The Hunger Games become war games in the latest installment of the franchise, but the rules remain the same: a contest of messaging and propaganda as much as of fighting prowess. The most memorable moment in the film is when Katniss's genuine anger is captured by "our" camera and transformed into a rebel campaign video. The same frames are taken from the film we see to become something the characters see – another reminder (for those seduced by film's power to represent reality) of the subjective nature of the medium. It's a startling effect.
The propaganda videos almost have the satirical crudity of the ads in Paul Verhoven's Starship Troopers, and a further push in that direction would have been welcome. You do get glimpses of fascistic ritual in the revolutionary District 13: a militarised community stripped of individuality – something highlighted by the presence of Effie, the stylist from the Games and a self-declared "prisoner of war". Effie's obsession with fashion and celebrity were mocked in the previous films, but are a reminder here that decadence is just another word for civilization.
Splitting the film in two was roundly condemned as a ploy to milk the series as much as possible, but there is a logic to it. The story of Part 1 is structured around the two sides using survivors of the Games (Katniss and Peeta) in a war of hearts and minds. It is an extension of the televised killathon: Katniss's destruction of the arena in Catching Fire blew the conflict into society at large. And the film concludes with the end of this round of the "game": a battle won by the rebels, but at the cost of the individuals used in the campaign. Katniss, as ever, remains the hero due to her inability to go beyond the personal to the political. She treats people as ends rather than means, insisting on Peeta's rescue even though it doesn't make strategic sense. She is a messianic figure – the figurehead of the rebellion, not a person who can lead it.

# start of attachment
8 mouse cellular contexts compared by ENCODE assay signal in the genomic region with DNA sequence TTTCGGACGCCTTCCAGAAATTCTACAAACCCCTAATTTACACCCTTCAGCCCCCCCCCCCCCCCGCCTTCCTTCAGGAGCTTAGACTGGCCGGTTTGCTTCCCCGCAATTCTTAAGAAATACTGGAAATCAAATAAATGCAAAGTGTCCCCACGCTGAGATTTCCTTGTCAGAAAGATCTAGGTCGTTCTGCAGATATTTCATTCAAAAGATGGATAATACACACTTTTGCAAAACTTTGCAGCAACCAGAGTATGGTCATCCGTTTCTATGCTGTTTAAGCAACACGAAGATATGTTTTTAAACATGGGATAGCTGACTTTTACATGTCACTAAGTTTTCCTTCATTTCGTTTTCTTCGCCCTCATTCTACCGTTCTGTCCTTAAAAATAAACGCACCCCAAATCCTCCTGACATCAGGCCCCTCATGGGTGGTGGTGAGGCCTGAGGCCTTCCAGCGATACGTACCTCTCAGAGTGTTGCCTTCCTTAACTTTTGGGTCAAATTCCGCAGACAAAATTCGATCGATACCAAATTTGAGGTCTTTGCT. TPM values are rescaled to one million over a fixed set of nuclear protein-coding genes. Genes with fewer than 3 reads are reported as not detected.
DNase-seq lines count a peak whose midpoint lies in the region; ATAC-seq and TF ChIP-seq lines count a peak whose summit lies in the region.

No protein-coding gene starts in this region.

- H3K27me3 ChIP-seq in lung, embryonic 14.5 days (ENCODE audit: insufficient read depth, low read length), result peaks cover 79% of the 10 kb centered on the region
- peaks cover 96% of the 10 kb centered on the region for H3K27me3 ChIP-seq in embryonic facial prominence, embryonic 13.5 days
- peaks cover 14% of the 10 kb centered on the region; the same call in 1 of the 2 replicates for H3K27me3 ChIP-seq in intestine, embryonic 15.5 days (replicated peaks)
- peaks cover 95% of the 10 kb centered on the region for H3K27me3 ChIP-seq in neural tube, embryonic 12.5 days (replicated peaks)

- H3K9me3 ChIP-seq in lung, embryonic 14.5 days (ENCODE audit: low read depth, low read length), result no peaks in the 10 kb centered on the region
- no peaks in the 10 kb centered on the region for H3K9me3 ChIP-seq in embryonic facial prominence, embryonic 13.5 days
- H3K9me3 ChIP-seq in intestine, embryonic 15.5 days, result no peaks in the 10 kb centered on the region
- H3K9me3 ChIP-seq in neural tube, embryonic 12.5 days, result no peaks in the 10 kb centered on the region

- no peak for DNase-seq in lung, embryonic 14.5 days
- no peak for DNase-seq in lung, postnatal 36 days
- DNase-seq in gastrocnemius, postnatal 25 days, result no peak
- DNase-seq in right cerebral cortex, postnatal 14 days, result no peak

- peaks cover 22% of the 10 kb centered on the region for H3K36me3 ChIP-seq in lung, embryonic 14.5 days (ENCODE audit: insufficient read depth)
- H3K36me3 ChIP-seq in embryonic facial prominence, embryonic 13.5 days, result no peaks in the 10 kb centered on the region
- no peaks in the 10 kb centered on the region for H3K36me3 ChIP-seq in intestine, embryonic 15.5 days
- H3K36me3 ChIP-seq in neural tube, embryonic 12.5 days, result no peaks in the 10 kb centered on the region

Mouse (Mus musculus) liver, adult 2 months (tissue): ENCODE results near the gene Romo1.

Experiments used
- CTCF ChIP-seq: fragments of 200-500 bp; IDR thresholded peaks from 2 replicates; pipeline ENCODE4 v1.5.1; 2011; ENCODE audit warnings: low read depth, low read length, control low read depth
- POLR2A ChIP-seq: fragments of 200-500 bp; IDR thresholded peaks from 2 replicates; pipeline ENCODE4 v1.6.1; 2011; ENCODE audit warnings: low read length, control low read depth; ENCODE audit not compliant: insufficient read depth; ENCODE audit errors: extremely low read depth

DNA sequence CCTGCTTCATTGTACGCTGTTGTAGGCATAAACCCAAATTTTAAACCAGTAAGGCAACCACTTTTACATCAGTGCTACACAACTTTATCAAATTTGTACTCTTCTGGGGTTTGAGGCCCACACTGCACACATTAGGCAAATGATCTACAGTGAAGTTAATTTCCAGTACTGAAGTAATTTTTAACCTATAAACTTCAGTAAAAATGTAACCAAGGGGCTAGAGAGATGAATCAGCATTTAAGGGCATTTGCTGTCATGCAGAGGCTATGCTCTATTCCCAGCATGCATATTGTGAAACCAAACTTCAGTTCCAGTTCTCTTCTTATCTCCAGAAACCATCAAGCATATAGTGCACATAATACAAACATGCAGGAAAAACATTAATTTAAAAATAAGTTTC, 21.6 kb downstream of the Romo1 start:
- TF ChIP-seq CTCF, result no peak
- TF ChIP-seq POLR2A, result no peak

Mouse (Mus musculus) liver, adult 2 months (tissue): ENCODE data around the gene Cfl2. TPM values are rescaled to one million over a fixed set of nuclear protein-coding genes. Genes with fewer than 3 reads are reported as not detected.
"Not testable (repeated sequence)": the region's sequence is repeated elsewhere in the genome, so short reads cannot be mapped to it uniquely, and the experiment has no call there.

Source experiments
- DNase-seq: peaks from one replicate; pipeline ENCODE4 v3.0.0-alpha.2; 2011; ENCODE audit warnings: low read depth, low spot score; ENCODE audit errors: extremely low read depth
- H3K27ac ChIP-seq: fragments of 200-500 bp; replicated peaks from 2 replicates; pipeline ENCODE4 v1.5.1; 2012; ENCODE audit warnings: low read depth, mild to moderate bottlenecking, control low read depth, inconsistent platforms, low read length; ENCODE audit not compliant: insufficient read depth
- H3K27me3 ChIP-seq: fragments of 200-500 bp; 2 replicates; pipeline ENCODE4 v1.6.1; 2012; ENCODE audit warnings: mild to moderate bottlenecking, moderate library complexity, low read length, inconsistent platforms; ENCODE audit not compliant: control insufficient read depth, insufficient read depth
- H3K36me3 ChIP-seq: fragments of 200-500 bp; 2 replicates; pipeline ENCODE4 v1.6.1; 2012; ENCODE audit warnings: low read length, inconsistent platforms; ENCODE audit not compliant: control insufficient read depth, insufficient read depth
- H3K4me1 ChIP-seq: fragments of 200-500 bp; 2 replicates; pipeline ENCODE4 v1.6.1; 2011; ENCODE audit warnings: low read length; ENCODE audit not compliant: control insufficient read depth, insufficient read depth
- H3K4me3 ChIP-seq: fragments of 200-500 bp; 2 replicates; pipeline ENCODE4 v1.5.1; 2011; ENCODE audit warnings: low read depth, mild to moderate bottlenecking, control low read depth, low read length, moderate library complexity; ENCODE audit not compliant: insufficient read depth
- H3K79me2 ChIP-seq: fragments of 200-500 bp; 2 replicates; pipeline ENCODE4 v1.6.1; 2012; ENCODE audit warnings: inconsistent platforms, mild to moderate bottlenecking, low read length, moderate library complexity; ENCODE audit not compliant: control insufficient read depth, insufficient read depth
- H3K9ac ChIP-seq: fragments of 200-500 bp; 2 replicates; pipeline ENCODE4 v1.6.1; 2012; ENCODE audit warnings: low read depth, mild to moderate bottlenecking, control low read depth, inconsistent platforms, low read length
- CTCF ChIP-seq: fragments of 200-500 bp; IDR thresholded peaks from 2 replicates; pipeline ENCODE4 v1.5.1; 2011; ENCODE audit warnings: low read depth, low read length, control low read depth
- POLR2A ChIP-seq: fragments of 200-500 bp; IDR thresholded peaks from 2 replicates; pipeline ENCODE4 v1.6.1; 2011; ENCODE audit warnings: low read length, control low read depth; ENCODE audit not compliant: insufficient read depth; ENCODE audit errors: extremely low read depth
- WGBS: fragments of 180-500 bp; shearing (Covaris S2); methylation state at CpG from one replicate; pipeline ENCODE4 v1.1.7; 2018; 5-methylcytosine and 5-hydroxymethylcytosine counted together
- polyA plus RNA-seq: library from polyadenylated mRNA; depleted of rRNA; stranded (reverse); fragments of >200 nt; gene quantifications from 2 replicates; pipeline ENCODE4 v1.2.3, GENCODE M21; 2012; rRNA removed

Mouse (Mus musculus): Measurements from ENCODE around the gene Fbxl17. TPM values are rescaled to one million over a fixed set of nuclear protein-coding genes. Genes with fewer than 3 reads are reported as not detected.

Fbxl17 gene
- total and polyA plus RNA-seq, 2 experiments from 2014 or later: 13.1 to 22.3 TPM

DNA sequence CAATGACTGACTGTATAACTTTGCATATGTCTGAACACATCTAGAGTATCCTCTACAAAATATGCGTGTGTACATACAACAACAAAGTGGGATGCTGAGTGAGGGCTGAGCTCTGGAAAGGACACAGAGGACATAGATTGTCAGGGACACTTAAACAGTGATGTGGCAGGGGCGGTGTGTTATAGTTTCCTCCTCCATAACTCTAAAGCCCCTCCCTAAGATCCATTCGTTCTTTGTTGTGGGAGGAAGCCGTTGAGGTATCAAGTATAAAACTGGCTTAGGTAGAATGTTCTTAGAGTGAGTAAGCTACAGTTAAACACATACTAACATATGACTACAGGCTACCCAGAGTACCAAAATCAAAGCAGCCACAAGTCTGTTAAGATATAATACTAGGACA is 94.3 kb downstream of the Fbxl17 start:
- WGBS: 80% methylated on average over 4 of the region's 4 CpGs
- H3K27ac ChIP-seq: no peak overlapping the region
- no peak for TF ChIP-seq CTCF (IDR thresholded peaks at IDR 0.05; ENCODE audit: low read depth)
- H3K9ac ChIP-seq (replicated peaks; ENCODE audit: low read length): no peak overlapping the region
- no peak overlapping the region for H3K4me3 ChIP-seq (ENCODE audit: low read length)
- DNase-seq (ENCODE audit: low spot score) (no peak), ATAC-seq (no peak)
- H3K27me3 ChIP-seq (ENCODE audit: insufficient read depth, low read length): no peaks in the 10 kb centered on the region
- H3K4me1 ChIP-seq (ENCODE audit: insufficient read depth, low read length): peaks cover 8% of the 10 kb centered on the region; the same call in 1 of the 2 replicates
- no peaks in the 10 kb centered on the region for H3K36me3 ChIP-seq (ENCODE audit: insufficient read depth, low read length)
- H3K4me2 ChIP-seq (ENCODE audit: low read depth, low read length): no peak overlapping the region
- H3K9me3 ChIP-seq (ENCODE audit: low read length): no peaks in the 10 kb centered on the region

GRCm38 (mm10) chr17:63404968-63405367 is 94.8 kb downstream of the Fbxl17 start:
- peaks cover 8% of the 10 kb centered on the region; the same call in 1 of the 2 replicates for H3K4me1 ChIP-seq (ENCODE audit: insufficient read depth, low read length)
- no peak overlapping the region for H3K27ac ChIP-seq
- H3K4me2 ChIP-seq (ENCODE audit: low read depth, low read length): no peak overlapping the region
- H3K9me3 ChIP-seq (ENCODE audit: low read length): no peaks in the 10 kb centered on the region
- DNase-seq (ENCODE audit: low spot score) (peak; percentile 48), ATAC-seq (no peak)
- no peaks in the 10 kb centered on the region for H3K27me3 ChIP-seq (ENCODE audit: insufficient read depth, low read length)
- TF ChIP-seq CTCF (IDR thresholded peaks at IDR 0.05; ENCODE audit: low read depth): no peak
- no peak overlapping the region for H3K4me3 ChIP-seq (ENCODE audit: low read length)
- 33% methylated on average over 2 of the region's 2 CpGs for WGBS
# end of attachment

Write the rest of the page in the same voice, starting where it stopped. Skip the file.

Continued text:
Cut the final book in half and you still get a two-hour film – and the flab is distracting. The first 30 minutes slow the tempo right down while Katniss takes a needless trip back home to collect the family cat. There is also a pointless escalation midway through where same cat has to be rescued before District 13's blast doors shut. The film could have been a lean, mean 90 minutes and would have served as a welcome reprieve from the blockbuster bloat we can expect from the coming Hobbit.